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Anonymity and Misogyny Online And How It’s Pushing Us Out

Originally written for She Writes – an online community for women who write.

lindsay-bottos-anonymous-project

Courtesy of Lindsay Bottos’ Anonymous Project

As young, emerging writers, it is vital for us to take chances, putting ourselves out there for the world to see our work. The internet provides potential for us to do so, with online contests, boards, and blogs that connect us with an international community of sayers and doers. On that hopeful note, I entered a tournament-style short story contest called “Indie Writers’ Deathmatch,” which is run by Broken Pencil magazine and, lucky enough, my story was one of eight accepted to compete against the others.

The competition is heavily vote-based, where two stories go against each other in each round. Visitors are welcome to comment on the board below; likes and dislikes about both stories emerged in my first round, and even a couple personal attacks. Here, I noted how each negative comment came from only anonymous commenters to which “someone” (their chosen name) replied: “anonymity makes the internet great!”

And this is the whole “point” of a Deathmatch, isn’t it? This is what I signed up for. Described as a contest where authors are encouraged to defend their stories, I was wholeheartedly built up to combat all my naysayers. It quickly moved away from this, becoming less and less about my story, and more about how big of a mistake it was that I entered this contest because my male opposition will probably “mount [me] like a blow-up doll” in the next round.

Internet anonymity allows individuals to live behind a guise where they are able say whatever they want. People are able to say mean, disheartening things when they believe it won’t be linked back to them. As we move towards a lifestyle that’s living online, however, total anonymity is becoming less and less likely. Even the author of the above “rape joke,” as it was deemed, was named on the board. But the knowing the persons name didn’t change much. We’re hearing more and more stories about online harassment, cyberstalking, and cyberbullying and the results are harrowing. Depression. Self-harm. Suicide. I can say for a fact that no matter how strong you are, when you receive personal attacks, especially one that includes pro-rape “jokes” and jabs at your character from people you’ve never met, it’s impossible not to take some of that to heart.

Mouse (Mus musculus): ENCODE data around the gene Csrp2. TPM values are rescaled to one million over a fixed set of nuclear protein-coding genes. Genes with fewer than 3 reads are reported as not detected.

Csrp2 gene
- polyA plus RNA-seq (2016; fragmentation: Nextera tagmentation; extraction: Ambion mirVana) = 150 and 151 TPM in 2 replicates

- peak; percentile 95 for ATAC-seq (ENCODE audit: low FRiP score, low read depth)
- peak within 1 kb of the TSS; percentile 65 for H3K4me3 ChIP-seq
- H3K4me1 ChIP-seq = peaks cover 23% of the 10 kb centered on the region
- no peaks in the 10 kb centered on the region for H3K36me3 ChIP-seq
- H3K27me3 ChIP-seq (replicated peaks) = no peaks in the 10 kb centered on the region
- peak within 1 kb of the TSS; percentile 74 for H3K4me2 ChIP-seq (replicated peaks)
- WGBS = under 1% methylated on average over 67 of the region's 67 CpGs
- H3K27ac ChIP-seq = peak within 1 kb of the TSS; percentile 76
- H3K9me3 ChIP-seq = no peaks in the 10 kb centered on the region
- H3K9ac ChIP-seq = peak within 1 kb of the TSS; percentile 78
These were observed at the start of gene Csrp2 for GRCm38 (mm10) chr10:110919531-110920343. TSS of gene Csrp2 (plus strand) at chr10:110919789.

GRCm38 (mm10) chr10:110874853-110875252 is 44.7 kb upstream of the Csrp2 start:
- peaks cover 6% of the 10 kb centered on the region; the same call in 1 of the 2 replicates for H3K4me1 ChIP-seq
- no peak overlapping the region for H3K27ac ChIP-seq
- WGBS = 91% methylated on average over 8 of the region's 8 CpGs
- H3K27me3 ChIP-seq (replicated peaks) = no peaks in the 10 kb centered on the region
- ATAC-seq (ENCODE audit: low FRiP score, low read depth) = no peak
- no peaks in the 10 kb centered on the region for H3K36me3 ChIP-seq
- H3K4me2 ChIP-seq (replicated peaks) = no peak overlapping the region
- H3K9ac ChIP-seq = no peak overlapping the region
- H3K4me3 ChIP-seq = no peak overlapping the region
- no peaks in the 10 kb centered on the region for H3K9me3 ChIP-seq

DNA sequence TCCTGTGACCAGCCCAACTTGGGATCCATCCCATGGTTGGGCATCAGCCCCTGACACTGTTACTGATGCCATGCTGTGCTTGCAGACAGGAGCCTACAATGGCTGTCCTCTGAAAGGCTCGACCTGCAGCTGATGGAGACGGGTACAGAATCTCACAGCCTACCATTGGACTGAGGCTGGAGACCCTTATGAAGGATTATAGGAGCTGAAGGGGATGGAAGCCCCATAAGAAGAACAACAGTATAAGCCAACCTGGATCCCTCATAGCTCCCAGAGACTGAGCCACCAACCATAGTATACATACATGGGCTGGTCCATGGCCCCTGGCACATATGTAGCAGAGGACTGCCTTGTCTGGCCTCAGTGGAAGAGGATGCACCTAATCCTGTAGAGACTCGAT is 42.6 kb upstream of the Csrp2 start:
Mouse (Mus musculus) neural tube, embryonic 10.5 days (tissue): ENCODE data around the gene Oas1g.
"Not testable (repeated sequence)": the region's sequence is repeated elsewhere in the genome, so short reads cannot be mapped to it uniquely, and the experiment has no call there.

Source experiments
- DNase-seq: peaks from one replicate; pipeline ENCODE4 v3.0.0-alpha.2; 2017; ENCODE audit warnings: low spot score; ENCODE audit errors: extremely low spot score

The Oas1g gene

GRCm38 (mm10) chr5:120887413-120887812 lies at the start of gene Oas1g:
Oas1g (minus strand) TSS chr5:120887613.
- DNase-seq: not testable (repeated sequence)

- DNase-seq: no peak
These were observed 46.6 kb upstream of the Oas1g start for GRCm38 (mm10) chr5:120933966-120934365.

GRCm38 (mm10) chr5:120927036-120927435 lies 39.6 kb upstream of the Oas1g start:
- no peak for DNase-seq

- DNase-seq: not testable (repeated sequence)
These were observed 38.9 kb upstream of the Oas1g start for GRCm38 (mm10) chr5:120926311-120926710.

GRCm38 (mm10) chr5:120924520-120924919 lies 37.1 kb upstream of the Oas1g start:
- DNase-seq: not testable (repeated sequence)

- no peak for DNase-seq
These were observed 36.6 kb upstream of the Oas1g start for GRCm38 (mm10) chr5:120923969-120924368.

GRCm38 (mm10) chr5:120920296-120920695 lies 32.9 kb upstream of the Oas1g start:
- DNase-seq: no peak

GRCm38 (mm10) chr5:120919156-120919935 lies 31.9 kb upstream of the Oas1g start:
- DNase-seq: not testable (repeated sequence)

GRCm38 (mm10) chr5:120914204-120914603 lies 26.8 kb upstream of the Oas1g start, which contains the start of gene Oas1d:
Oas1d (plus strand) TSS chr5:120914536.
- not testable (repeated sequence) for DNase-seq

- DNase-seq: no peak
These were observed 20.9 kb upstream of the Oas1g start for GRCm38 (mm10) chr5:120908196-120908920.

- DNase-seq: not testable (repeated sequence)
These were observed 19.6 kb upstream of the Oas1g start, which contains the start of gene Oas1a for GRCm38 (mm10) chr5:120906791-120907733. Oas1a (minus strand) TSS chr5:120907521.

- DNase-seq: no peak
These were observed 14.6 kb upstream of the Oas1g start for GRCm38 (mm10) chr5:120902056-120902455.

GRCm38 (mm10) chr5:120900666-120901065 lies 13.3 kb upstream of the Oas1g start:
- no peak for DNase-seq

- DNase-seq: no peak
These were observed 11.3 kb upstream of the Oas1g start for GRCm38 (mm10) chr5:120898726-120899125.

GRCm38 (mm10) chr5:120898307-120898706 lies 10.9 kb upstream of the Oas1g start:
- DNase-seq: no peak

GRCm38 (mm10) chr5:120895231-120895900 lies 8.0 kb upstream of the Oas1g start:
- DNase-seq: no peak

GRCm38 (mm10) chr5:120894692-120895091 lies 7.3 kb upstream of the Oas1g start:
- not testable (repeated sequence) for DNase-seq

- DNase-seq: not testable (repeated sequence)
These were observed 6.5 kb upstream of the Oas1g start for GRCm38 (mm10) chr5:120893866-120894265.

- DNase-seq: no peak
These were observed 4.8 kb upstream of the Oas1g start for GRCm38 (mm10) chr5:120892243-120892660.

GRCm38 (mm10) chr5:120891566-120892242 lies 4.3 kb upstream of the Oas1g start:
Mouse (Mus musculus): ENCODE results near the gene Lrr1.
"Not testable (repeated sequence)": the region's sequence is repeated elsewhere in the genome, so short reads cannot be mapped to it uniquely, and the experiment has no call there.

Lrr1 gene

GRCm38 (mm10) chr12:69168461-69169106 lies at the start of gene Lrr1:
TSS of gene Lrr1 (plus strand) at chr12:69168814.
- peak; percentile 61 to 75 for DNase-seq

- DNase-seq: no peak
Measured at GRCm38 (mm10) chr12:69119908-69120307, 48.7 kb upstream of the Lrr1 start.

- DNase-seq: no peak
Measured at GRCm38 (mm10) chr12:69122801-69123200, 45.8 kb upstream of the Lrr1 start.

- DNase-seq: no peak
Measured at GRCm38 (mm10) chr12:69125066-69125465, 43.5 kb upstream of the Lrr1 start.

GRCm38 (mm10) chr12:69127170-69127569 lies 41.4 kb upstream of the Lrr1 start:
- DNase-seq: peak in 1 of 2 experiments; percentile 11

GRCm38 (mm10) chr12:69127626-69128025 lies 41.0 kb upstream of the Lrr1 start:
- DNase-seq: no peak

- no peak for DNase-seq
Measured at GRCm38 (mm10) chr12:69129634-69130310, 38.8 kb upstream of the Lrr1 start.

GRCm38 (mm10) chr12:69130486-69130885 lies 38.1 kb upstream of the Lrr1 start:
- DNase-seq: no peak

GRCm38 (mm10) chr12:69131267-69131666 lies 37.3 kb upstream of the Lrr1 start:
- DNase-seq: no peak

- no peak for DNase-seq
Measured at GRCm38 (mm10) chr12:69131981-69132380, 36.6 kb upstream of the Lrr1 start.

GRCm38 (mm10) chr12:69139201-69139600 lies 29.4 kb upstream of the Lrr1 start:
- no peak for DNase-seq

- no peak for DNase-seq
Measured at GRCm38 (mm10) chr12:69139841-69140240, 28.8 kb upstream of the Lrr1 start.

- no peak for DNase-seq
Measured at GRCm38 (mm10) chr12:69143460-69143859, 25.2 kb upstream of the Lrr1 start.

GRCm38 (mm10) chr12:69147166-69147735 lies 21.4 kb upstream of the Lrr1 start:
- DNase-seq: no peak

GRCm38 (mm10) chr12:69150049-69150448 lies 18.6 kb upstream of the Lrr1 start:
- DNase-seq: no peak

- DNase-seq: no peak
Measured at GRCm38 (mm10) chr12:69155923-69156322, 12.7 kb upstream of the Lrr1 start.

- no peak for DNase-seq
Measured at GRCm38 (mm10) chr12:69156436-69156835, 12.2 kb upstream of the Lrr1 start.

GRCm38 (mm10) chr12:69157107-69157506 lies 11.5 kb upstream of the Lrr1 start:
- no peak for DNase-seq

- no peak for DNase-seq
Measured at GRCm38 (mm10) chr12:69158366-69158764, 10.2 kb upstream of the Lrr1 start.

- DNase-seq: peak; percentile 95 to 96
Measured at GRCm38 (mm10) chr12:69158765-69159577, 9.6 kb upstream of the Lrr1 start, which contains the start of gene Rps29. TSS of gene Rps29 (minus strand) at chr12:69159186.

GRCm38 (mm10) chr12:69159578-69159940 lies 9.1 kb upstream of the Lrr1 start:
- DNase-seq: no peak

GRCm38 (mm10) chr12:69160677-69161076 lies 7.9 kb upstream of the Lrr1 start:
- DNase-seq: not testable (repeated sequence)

While this is my first run-in with misogyny online, this is the same thing that had happened before, to other women, with far more detrimental results. This act of cyberbullying and online harassment should not cannot be tolerated. Look at what’s happened before: Amanda Todd, the 15 year old, who was bribed and abused via the internet committed suicide because of the depression she felt, fourteen year old Hannah Smith also committed suicide after being cyberstalked on Ask.fm and seventeen year old  Rehtaeh Parsons attempted suicide and then passed away in the hospital after speaking out online about being gang-raped. Even fellow artists feel it; Baltimore-based Lindsay Bottos has a project called Anonymous (see article photos) that attempts to re-appropriate the negative and anonymous personal attacks she gets daily… from strangers.

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Courtesy of Lindsay Bottos’ Anonymous Project

These comments are not okay.

Comments defending my character to strangers who haven’t even given me a chance is not the competition I wanted to be a part of. As my story made it to the semifinals and as the only female writer, I got picked on and personally attacked for being “a young buck,” “naïve,” “an immature brat,” “annoying,” that I lack manners and that I’m ungracious. Words of this nature were not thrown around with my competitors. Comments even pointed to my relationship with my mother and how I should “go sic her” on the Anonymous commenter because she’d openly been supporting me on the board.

When these comments occur and because I was one of four authors left, I felt a responsibility to participate in the board. I was invested in the competition. It is, after all, one opportunity for me to get myself out there, to have people read my work, and to attach my name to a piece I am proud of. But at what cost? I had little to say that I wasn’t afraid would get clobbered down by another comment about rape that would later be deemed a “joke” once labelled inappropriate. Because of this, it was mostly my partner on the board attempting to educate the anonymous about why it’s dangerous and inappropriate to write pro-rape, misogynist words directed at strangers and, in return, was told to “take it easy.” You can read his thoughts on the Canadian Women’s Foundation blog, here.

Over the past two months, I’ve been enlightened to the state of the ‘open internet.’ What I once thought of as opportunity is silencing me. Is it now that only those women willing to combat misogynist, pro-rape comments will have a place online? And if I choose not to be a part of it, will there be no place for me?  As positive as I am, I am betting that this can and will change. Trying not to let a hard lesson harden my heart, I know we can speak out, and be examples, as both sayers and a doers. If we don’t, who will?

Broken Pencil’s Indie Writer’s Deathmatch runs until Sunday, March 9th at midnight. Visitors can read my story, Eraser, and my opponent’s story, Idiot Without A Coat On, here.

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One thought on “Anonymity and Misogyny Online And How It’s Pushing Us Out

  1. I think te article is really good and yo can make things like insted going on cae hoy could ride a bicycle and is Healthy

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